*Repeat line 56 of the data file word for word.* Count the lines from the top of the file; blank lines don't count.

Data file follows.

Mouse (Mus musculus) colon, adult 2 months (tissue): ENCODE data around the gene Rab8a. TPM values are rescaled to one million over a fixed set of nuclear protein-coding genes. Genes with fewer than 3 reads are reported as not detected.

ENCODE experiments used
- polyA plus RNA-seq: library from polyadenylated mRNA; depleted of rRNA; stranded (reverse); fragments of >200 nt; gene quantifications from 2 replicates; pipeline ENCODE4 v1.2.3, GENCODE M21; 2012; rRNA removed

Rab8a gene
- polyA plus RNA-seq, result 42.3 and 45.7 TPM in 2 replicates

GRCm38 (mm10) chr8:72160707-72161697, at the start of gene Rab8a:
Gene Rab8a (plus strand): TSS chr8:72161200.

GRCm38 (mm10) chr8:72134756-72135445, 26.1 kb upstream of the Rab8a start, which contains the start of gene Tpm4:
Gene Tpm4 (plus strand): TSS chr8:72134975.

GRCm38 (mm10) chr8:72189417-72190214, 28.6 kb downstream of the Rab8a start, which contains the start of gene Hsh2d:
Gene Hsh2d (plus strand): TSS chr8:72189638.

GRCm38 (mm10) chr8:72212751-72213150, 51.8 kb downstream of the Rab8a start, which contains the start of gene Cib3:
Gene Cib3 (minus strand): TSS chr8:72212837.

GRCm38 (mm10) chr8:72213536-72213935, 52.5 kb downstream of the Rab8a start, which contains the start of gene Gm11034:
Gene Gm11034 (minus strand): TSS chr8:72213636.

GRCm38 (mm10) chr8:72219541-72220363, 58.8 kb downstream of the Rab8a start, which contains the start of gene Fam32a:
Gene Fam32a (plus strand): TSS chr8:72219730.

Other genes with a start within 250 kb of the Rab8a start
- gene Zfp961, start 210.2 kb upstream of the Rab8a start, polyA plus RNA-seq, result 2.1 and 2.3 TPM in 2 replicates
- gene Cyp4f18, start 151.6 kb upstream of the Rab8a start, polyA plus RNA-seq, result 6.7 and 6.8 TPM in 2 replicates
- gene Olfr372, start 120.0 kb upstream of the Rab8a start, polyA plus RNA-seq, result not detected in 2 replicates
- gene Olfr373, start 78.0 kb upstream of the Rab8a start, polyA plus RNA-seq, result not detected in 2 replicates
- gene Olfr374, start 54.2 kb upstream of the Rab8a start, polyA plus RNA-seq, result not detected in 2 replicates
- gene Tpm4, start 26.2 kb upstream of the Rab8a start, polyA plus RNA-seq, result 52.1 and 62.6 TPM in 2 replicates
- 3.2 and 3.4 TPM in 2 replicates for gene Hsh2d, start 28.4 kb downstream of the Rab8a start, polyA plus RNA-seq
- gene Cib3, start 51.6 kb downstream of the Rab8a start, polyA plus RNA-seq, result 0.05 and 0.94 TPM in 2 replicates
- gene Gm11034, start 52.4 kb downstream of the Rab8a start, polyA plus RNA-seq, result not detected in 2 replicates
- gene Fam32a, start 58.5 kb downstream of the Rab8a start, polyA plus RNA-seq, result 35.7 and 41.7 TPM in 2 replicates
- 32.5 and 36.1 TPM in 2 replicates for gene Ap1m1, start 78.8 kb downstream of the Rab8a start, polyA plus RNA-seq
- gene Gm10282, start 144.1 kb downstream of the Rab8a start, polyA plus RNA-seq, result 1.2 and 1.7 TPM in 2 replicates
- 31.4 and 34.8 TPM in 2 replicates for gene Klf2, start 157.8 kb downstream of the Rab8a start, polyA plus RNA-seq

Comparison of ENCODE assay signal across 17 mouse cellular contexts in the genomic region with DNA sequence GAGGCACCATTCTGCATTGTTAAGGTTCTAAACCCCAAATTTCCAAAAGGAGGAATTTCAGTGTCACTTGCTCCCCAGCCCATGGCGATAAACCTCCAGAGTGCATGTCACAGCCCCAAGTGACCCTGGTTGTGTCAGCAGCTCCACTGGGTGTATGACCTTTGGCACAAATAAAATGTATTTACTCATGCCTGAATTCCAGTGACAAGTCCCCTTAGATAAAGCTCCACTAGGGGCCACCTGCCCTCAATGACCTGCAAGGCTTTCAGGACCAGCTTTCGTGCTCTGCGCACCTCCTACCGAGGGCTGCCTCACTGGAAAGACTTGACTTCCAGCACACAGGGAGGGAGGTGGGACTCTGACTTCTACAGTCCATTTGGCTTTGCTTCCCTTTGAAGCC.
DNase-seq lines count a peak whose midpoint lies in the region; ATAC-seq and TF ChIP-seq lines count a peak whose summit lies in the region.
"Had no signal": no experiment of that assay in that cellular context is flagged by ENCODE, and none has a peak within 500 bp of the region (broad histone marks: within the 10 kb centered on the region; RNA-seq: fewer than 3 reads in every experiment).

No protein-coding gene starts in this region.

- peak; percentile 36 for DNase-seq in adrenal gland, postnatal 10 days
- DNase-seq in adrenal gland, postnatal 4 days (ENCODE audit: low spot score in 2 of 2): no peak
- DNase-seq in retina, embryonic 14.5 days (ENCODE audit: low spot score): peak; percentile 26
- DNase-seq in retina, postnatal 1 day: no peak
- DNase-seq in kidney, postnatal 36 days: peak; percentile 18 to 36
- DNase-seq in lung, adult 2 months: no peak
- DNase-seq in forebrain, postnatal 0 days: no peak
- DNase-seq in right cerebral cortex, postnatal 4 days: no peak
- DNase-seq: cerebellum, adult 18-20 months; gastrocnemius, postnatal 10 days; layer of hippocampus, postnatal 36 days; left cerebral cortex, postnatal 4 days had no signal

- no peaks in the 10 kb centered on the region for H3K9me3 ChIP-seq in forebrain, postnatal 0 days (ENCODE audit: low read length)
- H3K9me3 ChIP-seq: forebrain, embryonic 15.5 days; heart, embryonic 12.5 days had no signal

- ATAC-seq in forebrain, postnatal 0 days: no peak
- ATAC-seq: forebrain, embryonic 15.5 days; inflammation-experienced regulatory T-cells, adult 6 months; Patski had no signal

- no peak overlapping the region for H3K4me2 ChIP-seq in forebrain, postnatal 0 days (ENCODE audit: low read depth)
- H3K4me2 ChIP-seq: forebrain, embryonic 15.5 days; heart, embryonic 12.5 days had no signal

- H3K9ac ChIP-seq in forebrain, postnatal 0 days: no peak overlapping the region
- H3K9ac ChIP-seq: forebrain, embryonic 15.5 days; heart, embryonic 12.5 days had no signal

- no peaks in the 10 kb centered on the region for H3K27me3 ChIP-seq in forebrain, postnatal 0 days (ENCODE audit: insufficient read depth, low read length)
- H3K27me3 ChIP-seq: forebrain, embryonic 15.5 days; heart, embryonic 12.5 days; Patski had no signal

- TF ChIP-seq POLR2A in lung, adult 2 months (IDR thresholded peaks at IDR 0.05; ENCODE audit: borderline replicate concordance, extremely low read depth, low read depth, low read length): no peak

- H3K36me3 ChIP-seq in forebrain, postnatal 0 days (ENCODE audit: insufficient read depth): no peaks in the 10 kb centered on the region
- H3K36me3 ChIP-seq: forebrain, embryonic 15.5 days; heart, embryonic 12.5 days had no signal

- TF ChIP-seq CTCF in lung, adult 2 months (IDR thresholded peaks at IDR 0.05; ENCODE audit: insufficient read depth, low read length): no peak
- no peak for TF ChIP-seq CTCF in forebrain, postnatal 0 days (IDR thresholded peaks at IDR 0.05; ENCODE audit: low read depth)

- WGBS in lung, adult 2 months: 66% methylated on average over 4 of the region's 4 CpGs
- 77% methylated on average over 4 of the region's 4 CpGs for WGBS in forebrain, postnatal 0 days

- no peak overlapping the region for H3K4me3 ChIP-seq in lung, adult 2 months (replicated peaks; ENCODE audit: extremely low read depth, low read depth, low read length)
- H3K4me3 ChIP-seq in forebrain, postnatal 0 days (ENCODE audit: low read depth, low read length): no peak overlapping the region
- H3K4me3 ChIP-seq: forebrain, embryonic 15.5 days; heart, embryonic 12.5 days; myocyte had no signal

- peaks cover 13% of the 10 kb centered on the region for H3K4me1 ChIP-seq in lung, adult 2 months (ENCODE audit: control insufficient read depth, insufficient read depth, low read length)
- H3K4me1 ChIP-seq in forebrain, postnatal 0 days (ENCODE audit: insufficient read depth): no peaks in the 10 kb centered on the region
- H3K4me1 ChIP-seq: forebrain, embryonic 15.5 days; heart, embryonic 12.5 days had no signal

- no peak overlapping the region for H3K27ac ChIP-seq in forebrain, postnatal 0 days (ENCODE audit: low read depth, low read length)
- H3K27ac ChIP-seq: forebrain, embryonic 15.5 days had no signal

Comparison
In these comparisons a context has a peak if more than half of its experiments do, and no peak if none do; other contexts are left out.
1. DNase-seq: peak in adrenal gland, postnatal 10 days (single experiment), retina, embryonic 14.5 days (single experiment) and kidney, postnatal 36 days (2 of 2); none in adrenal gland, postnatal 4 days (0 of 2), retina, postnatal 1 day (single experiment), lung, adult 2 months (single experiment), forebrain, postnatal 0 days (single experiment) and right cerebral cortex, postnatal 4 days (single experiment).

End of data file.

- H3K36me3 ChIP-seq in forebrain, postnatal 0 days (ENCODE audit: insufficient read depth): no peaks in the 10 kb centered on the region